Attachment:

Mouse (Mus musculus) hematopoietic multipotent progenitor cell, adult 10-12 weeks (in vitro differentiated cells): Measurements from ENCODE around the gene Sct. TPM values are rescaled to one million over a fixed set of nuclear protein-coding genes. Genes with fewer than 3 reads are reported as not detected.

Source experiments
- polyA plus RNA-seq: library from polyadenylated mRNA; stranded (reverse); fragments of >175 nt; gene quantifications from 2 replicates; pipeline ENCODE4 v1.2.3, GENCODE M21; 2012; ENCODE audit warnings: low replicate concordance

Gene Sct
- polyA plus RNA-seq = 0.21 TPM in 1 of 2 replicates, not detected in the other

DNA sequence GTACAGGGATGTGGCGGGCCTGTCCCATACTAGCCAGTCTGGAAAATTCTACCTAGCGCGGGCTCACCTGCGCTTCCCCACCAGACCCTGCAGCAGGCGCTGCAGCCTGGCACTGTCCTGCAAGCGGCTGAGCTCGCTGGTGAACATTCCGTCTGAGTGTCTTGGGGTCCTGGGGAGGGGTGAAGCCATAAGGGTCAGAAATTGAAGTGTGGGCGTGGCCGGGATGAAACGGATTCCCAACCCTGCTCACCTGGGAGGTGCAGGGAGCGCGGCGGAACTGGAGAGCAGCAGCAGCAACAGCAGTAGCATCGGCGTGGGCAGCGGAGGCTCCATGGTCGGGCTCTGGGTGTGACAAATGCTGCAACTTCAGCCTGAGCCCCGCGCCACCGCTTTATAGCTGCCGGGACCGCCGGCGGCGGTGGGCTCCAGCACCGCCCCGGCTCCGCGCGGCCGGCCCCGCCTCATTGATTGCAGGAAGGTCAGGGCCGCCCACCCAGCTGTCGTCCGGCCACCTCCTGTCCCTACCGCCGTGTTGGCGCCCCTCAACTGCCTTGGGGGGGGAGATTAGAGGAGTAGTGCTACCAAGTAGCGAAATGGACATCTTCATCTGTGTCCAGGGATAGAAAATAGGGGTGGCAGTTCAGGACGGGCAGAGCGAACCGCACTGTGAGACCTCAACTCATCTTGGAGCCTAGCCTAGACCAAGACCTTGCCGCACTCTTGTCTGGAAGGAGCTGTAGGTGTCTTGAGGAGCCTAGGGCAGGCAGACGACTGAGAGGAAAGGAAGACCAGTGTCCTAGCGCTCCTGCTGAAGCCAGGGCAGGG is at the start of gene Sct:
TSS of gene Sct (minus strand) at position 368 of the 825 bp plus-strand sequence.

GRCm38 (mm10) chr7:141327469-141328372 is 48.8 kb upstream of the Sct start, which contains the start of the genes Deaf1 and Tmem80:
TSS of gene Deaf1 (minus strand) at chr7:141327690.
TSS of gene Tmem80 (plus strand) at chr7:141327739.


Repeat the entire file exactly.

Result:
Mouse (Mus musculus) hematopoietic multipotent progenitor cell, adult 10-12 weeks (in vitro differentiated cells): Measurements from ENCODE around the gene Sct. TPM values are rescaled to one million over a fixed set of nuclear protein-coding genes. Genes with fewer than 3 reads are reported as not detected.

Source experiments
- polyA plus RNA-seq: library from polyadenylated mRNA; stranded (reverse); fragments of >175 nt; gene quantifications from 2 replicates; pipeline ENCODE4 v1.2.3, GENCODE M21; 2012; ENCODE audit warnings: low replicate concordance

Gene Sct
- polyA plus RNA-seq = 0.21 TPM in 1 of 2 replicates, not detected in the other

DNA sequence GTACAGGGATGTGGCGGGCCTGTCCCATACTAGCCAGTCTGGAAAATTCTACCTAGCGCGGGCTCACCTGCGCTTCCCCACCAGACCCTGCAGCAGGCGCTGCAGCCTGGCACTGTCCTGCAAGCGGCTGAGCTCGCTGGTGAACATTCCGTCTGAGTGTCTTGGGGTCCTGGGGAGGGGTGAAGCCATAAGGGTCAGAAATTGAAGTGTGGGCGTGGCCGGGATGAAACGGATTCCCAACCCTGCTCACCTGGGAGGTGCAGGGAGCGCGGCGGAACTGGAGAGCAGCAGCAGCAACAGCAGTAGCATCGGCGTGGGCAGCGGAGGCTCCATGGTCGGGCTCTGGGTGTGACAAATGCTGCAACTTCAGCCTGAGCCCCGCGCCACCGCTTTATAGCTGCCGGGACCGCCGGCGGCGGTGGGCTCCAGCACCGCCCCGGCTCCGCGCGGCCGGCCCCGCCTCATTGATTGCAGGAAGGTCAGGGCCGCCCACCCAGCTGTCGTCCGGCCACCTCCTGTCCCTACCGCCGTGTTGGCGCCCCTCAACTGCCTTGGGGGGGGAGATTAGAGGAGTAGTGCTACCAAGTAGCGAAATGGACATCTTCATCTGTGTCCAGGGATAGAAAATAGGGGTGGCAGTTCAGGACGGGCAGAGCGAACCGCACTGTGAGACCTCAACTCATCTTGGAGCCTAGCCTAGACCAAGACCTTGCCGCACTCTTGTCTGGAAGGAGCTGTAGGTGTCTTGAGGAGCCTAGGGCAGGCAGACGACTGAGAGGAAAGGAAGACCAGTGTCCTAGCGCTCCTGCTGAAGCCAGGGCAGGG is at the start of gene Sct:
TSS of gene Sct (minus strand) at position 368 of the 825 bp plus-strand sequence.

GRCm38 (mm10) chr7:141327469-141328372 is 48.8 kb upstream of the Sct start, which contains the start of the genes Deaf1 and Tmem80:
TSS of gene Deaf1 (minus strand) at chr7:141327690.
TSS of gene Tmem80 (plus strand) at chr7:141327739.